Year 10 Resistant Materials - The
Everyday life revolves around the use of time.
Design a stylish clock in acrylic and wood to go in a particular room in your home. The shape of the clock will be based upon a theme of your own choice and the department will provide the clock mechanism. The clock may either be free standing or fixed to the wall.
1. You may use a number of pieces of coloured acrylic.
2. You may use a combination of hardwoods and softwoods.
3. The clock body will have to be accurately drilled to hold the clock mechanism.
4. The acrylic must be edge treated to create a polished finish.
5. The shape of the body must be based upon a theme of your choice.
6. The product must have a good standard of finish.
1. A number of initial ideas based upon a theme.
2. A working drawing of the clock body including the mechanism. This will include a front view, side view and plan.
3. A cutting list of all materials needed with sizes.
4. Paper templates of all parts.
5. A diary of all practical works with industrial processes.
6. A time plan of practical work.
1. Design and make a holder for the mechanism at the back of the clock body.
2. Using a spreadsheet show the costing of the project including materials, the mechanism, glues, fixtures and fitments.
Where might I get help / Source material?
The school library to decide upon a theme.
Examine clocks in your home.
Examine clocks in magazines.
If the clock is to be made for someone other than you ask them what theme or shape they would prefer.
Programmes Of Study References
3a To develop and use design briefs and detailed specifications;
3b To anticipate and design for product maintenance, where appropriate;
3l To ensure that the quality of their products is suitable for intended users.
4a To match materials and components with tools, equipment and processes;
4b To use tools and equipment accurately and efficiently to achieve an appropriate fit and finish and reliable functioning in products that match the specification;
4c A range of industrial applications for a variety of familiar materials and processes;
4k To apply and devise test procedures to check the quality of their work at critical points during development, and to indicate ways of improving it;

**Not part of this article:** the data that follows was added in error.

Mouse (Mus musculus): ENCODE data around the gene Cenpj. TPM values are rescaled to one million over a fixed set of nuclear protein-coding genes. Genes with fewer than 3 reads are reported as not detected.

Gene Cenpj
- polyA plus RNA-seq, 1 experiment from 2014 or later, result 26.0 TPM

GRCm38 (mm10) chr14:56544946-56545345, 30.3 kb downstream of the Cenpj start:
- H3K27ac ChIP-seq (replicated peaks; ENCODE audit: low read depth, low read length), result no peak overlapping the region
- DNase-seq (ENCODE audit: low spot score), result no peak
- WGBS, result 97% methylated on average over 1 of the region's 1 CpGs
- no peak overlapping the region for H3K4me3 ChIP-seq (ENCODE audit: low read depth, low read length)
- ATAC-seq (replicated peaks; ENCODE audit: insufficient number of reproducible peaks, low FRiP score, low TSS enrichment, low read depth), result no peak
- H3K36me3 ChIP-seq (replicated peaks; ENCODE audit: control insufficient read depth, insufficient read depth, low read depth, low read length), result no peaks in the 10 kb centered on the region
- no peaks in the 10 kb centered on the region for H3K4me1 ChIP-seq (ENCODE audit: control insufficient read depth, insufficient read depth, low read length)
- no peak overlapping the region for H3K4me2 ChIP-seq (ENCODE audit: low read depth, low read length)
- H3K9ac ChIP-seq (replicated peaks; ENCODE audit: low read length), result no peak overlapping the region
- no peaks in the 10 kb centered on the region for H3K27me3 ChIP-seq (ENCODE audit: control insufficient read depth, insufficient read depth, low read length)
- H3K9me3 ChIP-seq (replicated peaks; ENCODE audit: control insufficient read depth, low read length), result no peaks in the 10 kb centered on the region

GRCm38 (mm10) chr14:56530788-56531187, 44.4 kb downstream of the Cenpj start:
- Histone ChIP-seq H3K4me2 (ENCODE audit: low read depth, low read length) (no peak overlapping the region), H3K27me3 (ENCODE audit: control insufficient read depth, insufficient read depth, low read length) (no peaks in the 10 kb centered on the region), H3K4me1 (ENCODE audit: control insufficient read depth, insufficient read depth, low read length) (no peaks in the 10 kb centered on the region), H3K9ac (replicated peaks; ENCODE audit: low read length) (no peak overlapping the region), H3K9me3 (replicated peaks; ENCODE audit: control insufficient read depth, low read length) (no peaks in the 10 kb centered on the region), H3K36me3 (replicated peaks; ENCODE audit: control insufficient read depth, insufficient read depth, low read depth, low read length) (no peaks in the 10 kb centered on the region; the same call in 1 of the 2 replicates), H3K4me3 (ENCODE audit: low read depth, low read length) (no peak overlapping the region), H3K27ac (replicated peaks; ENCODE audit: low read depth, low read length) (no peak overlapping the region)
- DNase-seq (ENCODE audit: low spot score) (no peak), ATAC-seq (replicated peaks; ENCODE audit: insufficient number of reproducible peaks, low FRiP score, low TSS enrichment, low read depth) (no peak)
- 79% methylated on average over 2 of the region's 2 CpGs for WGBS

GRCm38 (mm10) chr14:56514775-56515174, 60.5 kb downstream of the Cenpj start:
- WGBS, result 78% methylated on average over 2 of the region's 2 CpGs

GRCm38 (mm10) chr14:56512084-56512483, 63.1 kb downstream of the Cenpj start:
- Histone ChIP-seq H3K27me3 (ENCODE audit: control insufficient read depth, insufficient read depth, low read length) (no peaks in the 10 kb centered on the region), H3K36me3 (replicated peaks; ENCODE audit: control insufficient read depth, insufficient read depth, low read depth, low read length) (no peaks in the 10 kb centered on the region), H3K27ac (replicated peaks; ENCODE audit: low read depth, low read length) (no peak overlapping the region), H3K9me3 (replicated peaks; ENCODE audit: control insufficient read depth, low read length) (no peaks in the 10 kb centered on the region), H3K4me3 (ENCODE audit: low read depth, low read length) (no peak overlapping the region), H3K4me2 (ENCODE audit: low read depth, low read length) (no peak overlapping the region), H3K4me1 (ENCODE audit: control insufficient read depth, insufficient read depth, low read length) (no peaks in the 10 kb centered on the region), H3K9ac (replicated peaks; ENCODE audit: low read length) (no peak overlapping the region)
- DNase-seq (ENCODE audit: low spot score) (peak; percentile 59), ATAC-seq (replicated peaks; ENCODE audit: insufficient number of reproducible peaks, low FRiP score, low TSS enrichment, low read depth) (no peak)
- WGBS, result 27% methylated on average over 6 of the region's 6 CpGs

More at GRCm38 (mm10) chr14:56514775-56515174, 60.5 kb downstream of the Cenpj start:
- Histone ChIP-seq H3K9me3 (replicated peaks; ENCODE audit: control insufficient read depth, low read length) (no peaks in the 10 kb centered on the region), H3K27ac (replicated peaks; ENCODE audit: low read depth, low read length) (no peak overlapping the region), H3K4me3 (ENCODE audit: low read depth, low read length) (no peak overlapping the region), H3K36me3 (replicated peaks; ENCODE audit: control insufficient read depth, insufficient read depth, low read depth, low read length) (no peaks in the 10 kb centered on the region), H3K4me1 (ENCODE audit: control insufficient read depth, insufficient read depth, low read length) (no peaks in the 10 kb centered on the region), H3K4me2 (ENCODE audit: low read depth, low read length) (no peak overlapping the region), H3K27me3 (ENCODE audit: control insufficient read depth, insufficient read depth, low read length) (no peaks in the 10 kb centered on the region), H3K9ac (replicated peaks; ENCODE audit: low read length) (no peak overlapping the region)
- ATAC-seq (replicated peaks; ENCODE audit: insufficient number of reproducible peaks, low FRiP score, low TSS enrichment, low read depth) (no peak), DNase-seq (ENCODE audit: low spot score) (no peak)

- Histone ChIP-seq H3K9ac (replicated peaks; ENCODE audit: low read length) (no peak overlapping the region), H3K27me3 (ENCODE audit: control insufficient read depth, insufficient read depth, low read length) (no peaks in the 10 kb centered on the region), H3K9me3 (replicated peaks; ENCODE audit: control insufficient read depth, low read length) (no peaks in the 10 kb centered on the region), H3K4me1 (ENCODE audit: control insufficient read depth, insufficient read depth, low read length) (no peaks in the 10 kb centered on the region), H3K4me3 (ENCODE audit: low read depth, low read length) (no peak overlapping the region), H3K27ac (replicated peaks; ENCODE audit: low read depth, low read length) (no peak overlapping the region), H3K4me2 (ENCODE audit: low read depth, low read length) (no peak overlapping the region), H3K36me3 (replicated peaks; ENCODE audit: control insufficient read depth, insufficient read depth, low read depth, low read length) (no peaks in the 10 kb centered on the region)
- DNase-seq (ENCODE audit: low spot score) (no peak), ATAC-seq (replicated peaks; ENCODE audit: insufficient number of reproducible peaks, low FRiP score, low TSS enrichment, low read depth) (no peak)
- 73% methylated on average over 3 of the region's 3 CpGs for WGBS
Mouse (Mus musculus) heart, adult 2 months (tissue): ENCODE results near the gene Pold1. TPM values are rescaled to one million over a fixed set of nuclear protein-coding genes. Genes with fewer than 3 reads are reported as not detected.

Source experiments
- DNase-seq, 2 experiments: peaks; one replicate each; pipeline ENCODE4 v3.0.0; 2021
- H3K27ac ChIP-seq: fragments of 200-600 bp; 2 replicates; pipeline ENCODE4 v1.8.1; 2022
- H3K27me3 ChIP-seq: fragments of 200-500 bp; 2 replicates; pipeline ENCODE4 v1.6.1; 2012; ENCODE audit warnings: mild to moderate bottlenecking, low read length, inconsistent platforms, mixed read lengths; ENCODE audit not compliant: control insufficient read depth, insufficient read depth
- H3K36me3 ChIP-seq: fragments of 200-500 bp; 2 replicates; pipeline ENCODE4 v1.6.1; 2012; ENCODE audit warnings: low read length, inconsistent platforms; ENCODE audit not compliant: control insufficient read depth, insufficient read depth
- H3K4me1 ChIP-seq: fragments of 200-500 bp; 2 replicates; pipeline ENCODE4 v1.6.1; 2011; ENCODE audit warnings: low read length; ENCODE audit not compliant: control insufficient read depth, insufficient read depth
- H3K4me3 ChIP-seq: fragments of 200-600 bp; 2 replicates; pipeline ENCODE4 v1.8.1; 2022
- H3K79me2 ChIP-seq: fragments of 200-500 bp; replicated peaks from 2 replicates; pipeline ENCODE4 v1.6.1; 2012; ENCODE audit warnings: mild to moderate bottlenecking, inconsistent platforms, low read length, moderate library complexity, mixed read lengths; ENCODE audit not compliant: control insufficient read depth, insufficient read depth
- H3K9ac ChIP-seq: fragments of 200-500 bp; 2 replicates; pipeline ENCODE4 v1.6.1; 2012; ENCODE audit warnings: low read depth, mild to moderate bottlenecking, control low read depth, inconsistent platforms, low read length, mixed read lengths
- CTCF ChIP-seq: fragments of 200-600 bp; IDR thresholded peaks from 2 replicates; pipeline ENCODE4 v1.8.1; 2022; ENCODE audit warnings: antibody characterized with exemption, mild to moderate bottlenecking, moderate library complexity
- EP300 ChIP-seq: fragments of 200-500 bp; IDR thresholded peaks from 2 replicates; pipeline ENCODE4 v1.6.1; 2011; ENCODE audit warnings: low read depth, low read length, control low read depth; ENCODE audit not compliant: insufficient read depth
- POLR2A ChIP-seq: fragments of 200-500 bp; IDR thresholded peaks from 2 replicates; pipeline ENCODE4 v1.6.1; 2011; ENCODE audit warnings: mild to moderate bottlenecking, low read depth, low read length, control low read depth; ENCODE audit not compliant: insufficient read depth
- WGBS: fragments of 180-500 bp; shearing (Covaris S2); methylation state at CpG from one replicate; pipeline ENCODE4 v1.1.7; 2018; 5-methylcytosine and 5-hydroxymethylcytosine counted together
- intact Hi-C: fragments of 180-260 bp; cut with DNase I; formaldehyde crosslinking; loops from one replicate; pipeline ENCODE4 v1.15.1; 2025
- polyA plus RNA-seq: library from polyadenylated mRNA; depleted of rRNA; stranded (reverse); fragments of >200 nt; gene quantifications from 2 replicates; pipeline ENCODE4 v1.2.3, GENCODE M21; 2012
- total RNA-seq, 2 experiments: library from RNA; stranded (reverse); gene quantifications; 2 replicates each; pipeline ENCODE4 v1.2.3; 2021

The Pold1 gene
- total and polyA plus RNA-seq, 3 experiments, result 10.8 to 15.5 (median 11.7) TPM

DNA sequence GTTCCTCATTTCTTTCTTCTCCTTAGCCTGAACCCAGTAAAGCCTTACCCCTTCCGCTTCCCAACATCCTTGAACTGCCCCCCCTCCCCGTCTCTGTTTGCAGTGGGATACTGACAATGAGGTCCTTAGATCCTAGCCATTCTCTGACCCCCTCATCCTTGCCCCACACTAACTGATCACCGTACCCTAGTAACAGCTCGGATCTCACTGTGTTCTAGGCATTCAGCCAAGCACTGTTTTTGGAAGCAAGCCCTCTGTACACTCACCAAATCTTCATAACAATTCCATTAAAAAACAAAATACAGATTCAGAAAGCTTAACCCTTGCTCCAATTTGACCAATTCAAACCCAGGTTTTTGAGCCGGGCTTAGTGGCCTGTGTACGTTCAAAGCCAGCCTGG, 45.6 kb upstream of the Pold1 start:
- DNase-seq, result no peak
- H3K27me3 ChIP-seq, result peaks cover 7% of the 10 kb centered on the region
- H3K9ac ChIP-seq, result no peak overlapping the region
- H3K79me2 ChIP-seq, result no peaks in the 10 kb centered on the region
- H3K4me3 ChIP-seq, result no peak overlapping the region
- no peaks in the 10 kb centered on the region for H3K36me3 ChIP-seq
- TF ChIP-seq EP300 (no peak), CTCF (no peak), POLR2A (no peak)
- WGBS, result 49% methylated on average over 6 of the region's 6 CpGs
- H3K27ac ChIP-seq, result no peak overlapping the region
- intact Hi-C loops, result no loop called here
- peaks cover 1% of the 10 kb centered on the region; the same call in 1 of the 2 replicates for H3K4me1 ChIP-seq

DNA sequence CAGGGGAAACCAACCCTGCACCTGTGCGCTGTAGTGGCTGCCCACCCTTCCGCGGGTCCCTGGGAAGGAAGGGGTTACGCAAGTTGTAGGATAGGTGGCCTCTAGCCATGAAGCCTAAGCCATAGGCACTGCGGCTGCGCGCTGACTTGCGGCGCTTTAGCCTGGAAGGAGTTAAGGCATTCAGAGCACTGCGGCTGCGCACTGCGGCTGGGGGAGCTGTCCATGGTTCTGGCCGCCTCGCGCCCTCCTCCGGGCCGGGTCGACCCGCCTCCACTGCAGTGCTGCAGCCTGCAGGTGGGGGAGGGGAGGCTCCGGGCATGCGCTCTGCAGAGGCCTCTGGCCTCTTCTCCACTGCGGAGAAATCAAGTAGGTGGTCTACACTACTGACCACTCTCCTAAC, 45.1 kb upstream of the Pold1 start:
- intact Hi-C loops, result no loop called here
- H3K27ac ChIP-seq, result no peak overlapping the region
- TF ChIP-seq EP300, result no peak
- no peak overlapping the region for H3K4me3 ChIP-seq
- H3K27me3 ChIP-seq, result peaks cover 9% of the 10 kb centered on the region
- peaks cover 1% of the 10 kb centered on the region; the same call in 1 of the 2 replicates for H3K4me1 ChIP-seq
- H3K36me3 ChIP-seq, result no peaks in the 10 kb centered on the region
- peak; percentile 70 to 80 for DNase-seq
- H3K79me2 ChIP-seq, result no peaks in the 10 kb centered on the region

4l To ensure through testing, modification and evaluation, that the quality of their products is suitable for intended users.
5a How materials are cut, shaped and formed to designated tolerances;
5b How materials can be combined and processed to create more useful properties, and how these properties are utilised in industrial contexts;
5c How materials are prepared for manufacturing, allowing for waste and fine line finishing;
5d About a variety of self-finishing and applied finishing processes, and to appreciate their importance
For aesthetics and functional reasons;
5e That to achieve the optimum use of materials and components, account needs to be taken of the complex interrelations between material, form and intended manufacturing processes;
5f How pre-manufactured standard components are used to improve the effectiveness of the manufacturing processes.
7 Products and applications
Pupils should be taught to relate workings and functions of a wide range of products and applications to:
7a The intended purpose of the product;
7b The components available for use in the product;
7c The choice of materials and components and the way in which they have been used;
Pupils should be taught to distinguish between the quality of design and quality of manufacture, and use further criteria and techniques that help them judge the quality of a product including:
8d Its impact beyond the purpose for which it was intended, e.g. the impact on the environment;
8e How far it meets manufacturability and maintenance requirements.